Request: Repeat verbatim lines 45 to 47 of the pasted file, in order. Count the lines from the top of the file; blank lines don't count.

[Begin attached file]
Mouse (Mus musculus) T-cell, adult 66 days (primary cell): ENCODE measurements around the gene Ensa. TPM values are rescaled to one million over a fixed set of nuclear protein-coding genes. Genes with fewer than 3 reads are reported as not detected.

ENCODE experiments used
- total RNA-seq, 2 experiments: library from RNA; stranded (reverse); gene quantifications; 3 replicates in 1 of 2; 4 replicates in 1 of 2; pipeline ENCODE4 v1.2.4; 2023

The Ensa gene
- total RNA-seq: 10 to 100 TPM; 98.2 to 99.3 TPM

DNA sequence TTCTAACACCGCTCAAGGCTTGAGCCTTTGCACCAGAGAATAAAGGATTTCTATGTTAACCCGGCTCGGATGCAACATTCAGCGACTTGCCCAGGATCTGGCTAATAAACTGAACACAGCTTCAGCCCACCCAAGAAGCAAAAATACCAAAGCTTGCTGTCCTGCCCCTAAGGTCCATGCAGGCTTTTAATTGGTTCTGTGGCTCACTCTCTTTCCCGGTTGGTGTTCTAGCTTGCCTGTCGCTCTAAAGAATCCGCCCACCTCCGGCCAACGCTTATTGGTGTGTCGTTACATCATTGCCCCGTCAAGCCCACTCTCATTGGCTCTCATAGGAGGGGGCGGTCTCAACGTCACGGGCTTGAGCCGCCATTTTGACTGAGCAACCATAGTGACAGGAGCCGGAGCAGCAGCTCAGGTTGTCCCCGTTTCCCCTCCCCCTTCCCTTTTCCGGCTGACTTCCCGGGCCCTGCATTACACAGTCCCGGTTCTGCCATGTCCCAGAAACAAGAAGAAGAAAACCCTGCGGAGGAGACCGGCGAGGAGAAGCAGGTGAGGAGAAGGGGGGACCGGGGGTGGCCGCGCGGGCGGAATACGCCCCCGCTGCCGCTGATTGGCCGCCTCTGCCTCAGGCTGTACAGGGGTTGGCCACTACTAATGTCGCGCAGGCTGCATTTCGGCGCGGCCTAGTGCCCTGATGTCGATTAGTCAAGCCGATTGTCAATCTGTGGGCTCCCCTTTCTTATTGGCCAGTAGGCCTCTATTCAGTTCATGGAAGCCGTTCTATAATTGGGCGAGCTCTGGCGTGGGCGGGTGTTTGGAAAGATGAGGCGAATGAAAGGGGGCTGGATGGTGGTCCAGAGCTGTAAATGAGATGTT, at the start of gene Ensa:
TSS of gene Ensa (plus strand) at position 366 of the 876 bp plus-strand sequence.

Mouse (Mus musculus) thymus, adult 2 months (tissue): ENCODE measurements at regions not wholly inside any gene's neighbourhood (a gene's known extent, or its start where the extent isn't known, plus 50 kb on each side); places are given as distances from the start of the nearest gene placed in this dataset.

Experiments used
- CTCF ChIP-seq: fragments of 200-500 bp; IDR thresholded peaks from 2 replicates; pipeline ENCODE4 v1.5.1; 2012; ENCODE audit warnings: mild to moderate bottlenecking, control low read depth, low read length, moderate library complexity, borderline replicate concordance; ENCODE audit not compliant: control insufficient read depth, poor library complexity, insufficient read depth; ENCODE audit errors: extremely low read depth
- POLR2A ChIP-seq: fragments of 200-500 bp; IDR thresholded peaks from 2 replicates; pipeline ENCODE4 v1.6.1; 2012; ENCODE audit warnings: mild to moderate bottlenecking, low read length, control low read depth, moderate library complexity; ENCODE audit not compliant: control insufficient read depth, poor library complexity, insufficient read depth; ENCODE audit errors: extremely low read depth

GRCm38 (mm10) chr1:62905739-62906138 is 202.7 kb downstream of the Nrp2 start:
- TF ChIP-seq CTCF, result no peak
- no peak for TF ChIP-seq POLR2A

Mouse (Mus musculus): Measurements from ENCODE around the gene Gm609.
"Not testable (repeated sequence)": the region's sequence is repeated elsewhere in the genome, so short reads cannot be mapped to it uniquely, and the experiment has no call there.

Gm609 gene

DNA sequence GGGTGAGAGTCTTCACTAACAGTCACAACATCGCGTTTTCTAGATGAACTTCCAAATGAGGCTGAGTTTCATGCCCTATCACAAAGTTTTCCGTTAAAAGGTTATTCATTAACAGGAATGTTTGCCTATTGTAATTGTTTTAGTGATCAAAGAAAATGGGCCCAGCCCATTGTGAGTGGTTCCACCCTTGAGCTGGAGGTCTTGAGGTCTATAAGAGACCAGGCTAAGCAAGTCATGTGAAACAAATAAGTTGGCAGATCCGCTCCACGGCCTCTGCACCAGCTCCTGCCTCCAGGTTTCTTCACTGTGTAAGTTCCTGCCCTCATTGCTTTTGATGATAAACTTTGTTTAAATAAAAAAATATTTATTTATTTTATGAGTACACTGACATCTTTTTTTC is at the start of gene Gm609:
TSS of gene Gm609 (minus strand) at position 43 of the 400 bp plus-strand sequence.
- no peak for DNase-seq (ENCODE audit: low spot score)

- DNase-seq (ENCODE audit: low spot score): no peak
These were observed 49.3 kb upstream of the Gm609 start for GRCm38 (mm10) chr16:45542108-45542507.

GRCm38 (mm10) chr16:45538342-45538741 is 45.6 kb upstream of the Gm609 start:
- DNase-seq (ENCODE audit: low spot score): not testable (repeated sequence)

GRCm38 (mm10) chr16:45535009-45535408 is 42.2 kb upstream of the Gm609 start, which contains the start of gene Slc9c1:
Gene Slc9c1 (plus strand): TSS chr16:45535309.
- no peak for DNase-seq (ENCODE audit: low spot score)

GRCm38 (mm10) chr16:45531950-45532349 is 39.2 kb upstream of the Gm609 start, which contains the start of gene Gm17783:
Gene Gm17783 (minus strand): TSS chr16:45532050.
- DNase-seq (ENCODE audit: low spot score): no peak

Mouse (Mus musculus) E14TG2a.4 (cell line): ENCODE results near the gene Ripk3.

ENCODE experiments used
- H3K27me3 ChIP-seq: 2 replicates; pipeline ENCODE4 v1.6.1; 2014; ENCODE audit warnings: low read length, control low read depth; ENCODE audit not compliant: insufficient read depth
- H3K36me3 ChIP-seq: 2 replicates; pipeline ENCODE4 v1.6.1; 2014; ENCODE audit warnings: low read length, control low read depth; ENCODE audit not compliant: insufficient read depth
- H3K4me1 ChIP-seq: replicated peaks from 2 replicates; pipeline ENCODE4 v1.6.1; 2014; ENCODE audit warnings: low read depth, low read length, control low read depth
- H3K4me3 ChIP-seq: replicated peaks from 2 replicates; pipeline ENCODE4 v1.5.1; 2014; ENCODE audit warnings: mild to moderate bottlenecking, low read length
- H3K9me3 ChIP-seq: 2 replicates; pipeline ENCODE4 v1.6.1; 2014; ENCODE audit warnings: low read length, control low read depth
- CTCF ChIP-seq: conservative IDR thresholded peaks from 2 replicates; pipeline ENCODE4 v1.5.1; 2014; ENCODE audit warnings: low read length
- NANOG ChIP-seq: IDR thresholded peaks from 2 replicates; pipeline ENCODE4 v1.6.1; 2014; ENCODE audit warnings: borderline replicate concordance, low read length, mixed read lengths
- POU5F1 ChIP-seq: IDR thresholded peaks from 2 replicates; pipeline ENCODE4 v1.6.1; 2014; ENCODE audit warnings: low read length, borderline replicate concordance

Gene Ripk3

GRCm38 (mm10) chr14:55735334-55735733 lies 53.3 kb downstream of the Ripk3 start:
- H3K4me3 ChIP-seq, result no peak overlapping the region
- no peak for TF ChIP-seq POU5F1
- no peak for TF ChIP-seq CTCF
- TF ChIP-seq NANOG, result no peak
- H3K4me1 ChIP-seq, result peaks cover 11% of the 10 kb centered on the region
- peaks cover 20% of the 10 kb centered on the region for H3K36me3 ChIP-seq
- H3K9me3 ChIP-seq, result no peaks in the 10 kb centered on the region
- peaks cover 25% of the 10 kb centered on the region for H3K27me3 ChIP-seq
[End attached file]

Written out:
- no peak for TF ChIP-seq CTCF
- TF ChIP-seq NANOG, result no peak
- H3K4me1 ChIP-seq, result peaks cover 11% of the 10 kb centered on the region